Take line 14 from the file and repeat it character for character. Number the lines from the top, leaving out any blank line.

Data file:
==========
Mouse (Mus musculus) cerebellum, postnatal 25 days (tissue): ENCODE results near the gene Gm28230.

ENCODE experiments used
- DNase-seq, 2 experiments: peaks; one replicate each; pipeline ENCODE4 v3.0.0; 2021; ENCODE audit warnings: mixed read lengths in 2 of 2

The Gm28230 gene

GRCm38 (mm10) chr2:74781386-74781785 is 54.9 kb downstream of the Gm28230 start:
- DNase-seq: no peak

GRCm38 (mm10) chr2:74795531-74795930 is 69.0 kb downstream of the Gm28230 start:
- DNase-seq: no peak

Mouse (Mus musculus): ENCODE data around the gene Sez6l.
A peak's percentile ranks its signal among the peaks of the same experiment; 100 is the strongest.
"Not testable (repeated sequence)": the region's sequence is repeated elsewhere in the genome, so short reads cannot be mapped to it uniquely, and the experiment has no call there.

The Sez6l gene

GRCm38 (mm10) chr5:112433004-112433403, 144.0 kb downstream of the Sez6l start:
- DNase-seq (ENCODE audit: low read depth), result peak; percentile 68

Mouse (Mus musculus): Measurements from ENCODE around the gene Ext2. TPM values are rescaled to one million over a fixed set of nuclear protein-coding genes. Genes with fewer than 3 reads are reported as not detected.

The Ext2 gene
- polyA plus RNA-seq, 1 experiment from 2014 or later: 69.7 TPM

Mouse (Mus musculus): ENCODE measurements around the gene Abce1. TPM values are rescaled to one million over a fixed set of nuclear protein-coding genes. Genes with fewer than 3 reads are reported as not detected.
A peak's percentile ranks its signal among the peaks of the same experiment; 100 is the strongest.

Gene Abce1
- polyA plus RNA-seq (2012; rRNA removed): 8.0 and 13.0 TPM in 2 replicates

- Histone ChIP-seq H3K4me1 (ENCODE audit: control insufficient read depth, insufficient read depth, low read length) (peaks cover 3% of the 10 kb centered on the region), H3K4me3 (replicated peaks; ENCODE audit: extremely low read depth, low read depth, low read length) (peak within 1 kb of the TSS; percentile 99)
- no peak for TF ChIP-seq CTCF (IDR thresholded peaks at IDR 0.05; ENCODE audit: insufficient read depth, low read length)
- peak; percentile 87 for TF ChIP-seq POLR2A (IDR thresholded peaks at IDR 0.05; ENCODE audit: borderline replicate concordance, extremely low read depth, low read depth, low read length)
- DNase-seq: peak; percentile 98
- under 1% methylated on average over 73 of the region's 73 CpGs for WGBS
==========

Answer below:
- DNase-seq (ENCODE audit: low read depth), result peak; percentile 68